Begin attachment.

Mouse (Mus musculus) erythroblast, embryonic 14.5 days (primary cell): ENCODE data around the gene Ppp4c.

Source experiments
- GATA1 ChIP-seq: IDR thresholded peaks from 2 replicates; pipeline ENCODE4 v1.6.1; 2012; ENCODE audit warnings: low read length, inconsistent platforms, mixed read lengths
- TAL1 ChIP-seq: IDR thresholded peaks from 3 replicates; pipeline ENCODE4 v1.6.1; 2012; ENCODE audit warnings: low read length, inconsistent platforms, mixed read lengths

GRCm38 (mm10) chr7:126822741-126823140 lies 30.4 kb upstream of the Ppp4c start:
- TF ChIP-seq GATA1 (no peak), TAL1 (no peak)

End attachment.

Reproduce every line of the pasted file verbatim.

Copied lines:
Mouse (Mus musculus) erythroblast, embryonic 14.5 days (primary cell): ENCODE data around the gene Ppp4c.

Source experiments
- GATA1 ChIP-seq: IDR thresholded peaks from 2 replicates; pipeline ENCODE4 v1.6.1; 2012; ENCODE audit warnings: low read length, inconsistent platforms, mixed read lengths
- TAL1 ChIP-seq: IDR thresholded peaks from 3 replicates; pipeline ENCODE4 v1.6.1; 2012; ENCODE audit warnings: low read length, inconsistent platforms, mixed read lengths

GRCm38 (mm10) chr7:126822741-126823140 lies 30.4 kb upstream of the Ppp4c start:
- TF ChIP-seq GATA1 (no peak), TAL1 (no peak)